So far as advapi32.dll being 32-bit then what about kernel32.dll? I'm not crashing there. Could it be that Microsoft somehow under-the-hood arbitrates these calls?

Interesting to know if anyone else is having similar problems?



  1. John Fauss
  2. Thursday, 12 October 2023 02:39 AM UTC
In order to minimize the impact of potential coding changes, Microsoft made some interesting design decisions when it created a 64-bit implementation of Windows. Case in point: Windows O/S DLL names. The kernel32.dll in Windows 32-bit is named kernel32.dll in Windows 64-bit (?!?!?)... there is NO difference in the DLL names!

The location where the system DLL's reside, however, IS different. In Windows 32-bit, the 32-bit kernel32.dll resides in C:\Windows\System32. In Windows 64-bit, the 64-bit kernel32.dll resides in C:\Windows\System32 (!!!), so the path and name of the DLL is unchanged when changing bitness. The wrinkle is the 32-bit kernel32.dll in the 64-bit Windows O/S. It resides in C:\Windows\SysWOW64. "WOW64" is not a proclamation or exclamation, it stands for "Windows On WIndows-64". When a 32-bit application is executed in 64-bit Windows, The O/S redirects all system DLL references to the SysWOW64 subdirectory.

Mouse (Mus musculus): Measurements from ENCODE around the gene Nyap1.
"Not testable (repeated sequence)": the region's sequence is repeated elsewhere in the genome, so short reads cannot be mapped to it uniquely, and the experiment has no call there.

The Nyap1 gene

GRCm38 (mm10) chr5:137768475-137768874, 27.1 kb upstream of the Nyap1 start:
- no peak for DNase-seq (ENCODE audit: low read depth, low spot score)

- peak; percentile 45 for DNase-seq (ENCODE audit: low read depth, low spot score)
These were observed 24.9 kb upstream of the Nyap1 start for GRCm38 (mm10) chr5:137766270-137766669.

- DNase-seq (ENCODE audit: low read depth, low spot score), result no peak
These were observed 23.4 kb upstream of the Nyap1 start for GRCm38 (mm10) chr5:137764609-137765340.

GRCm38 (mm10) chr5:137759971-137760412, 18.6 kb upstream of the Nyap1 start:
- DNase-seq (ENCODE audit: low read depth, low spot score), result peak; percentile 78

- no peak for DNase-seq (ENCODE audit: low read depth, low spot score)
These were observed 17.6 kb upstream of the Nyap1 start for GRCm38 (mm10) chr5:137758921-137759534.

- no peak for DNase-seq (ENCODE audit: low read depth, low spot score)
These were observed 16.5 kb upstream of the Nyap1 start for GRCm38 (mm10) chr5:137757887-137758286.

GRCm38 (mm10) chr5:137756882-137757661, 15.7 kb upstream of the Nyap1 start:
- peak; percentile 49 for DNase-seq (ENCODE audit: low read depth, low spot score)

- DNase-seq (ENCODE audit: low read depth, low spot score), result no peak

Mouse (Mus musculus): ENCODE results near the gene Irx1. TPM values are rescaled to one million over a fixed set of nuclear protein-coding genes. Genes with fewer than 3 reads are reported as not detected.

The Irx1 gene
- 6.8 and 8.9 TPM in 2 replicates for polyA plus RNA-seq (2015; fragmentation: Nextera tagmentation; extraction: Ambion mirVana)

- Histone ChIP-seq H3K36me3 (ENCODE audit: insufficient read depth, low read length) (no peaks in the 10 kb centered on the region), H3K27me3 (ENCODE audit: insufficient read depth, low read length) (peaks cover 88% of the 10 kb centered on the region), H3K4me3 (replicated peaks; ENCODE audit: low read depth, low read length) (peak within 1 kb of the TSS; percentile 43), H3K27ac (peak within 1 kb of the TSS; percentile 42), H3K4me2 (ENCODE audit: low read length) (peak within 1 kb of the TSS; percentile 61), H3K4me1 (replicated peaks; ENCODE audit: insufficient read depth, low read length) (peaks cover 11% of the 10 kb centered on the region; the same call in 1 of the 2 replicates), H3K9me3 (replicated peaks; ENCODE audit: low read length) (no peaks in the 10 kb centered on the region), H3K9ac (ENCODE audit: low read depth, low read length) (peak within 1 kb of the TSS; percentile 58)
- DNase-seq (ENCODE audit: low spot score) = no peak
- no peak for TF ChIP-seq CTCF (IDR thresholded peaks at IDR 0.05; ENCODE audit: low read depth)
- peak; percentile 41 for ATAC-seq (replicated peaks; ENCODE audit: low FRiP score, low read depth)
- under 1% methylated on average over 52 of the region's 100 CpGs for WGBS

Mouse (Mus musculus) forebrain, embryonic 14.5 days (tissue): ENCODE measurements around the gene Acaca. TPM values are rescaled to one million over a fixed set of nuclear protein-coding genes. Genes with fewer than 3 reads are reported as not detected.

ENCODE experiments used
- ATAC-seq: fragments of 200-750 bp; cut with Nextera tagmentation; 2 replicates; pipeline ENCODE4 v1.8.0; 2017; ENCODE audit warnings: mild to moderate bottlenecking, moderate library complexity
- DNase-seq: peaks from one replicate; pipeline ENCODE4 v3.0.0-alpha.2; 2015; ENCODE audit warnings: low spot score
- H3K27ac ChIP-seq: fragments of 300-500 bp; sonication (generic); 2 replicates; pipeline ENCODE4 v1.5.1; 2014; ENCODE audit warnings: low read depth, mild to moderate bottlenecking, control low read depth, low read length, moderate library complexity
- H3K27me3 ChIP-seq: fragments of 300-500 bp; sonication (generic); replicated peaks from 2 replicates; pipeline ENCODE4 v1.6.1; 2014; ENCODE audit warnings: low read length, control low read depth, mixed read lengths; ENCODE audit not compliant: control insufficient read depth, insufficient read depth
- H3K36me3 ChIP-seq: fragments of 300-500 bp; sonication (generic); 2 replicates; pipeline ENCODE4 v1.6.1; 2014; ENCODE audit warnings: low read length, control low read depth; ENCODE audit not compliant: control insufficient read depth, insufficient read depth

It sounds as though you are experienced in PB, but new to 64-bit. If so, I'd like to suggest you examine the Appeon publication "Migrating 32-bit Applications to 64-bit", if you have not already done so: https://docs.appeon.com/pb2022r2/migrating_32bit_applications_to_64bit/index.html

You may also benefit from examining a four-part tutorial regarding the interfacing of PB applications to the Windows API, available in the "Articles & Blogs" section of the Community: